Tuesday, June 20, 2006

Shrink the state for better planning law

Chris at Strange Stuff:
Where the power to control these decisions lying with the borough then the people of the borough would have a far greater importance in the decision making process. A single voter is of far greater importance at a local level where each individual makes up such a larger percentage of the total vote, and the money that large organisations can funnel into campaign funds to bribe politicians is no longer such a powerful weapon. Politicians do not need the massive amounts of money for mass advertising to reach a mass audience when operating at a scale where they can go around to each potential voter and personally try and persuade them.
Linked to my previous post on planning, far too many planning decisions are taken at the national level. In 1997, I took a new job as deputy manager of my then employers Exeter branch, and moved back to Devon from Salisbury. On my first day in the new job, it was announced that the owners of the shopping precinct we were in (Princesshay) had announced plans to bulldoze the place and redevelope, as it was, essentially, a rather ugly waste of space. I worked there. It was. There were those locally who objected the plans. It got appealed. It went all the way to Westminster. John Prescott made a decision. He said no. So it got redone. And redone again. Eventually, the developers got a plan that John liked, and the work started. Last year. EIGHT YEARS LATER.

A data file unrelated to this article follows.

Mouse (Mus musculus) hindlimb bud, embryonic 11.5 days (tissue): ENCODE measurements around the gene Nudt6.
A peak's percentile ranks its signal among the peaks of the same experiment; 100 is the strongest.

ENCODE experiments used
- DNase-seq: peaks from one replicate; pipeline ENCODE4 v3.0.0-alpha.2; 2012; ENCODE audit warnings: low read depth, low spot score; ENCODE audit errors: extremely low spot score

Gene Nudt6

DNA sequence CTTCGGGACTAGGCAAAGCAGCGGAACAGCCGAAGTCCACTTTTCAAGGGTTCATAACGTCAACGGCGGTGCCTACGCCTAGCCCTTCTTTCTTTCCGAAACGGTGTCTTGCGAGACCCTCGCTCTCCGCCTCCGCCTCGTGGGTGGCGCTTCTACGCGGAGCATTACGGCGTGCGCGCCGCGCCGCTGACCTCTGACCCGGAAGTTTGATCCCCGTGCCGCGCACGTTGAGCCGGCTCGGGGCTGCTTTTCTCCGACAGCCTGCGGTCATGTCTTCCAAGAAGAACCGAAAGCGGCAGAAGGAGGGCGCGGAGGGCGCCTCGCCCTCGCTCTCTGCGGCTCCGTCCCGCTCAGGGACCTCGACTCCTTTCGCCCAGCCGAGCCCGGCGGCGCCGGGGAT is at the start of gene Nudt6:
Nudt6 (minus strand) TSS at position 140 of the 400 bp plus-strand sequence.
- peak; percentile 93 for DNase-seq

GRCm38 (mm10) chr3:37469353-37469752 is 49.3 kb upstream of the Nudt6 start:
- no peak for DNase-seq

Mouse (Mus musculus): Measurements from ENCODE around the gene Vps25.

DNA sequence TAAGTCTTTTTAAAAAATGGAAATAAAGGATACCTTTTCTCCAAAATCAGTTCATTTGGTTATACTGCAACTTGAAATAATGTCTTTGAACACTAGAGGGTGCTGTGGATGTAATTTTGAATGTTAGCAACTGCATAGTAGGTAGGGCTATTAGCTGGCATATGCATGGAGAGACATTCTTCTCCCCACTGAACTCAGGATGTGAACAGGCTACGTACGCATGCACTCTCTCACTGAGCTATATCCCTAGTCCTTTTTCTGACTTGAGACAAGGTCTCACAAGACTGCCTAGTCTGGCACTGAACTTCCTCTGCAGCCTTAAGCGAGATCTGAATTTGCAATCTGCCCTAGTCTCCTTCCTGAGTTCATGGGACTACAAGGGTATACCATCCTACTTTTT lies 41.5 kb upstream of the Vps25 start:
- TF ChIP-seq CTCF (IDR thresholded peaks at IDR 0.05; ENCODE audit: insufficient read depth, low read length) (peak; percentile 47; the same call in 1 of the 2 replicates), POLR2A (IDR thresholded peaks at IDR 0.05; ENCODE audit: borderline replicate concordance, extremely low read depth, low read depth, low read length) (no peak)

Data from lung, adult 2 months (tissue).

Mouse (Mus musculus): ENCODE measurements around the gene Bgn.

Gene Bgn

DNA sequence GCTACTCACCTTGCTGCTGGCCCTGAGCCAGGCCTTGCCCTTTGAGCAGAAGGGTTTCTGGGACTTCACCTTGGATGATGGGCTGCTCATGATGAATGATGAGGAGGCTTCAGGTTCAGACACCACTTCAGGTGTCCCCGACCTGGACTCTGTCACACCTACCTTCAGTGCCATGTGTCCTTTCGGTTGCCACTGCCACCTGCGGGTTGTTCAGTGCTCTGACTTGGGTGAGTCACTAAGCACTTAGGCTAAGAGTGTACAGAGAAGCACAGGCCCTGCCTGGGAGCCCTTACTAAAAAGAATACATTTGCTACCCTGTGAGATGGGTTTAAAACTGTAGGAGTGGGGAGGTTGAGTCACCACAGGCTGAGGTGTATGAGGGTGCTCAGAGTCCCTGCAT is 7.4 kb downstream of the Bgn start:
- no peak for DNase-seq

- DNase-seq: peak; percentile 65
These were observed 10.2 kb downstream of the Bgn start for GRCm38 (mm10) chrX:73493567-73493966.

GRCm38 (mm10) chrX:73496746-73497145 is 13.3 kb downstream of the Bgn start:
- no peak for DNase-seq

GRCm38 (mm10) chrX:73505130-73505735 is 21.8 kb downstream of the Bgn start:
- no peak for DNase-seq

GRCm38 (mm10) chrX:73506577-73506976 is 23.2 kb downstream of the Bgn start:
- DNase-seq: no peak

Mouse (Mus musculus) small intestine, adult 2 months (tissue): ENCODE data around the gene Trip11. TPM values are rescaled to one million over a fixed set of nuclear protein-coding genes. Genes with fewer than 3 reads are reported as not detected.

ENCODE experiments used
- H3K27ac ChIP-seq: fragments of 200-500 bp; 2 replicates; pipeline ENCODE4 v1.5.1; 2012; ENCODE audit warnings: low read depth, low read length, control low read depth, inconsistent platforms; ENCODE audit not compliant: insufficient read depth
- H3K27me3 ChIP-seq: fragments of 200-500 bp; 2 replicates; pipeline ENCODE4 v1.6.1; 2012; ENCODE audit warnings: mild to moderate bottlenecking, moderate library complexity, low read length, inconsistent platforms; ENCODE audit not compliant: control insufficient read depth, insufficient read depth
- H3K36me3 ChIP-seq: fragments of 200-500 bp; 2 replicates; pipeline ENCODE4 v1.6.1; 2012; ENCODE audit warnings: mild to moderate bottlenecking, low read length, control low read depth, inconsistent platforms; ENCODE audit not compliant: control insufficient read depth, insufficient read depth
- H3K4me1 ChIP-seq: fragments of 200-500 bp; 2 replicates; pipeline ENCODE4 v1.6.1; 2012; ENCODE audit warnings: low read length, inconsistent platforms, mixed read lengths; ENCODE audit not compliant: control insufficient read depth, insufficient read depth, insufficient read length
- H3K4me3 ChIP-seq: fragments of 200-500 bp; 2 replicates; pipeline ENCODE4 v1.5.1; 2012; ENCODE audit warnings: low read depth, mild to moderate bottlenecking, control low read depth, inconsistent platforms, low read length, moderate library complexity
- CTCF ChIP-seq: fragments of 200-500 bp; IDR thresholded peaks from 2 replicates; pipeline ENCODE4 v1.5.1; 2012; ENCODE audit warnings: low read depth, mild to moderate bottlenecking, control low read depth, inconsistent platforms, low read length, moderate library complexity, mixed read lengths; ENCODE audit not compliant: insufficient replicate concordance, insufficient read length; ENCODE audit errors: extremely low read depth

Decentralise, make local councils, accountable to local people, make the decisions. Westminster should have nothing to do with local building projects and their rejection or approval. What, exactly, does the MP for Hull know about Exeter needs? Maybe a bit, but I guarantee it's not as much as Exeter City Councillors or Devon County.

Localise please.
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Anonymous said...

Quite right, but also strip National Parks of their planning powers. They seem to be charged with keeping large rural tracts of the countryside quaint but undeveloped in the interests of tourism and a few people who want to shoot fat stupid farmed pheasant. 

Posted by Peter McGrath

Anonymous said...

Not really my field, but it has always struck me as a little strange; I've a few friends on Dartmoor, and have heard of a few weird rulings.

Do think, for the most part, that it should be elected local authorities that make most decisions, regardless. 

Posted by MatGB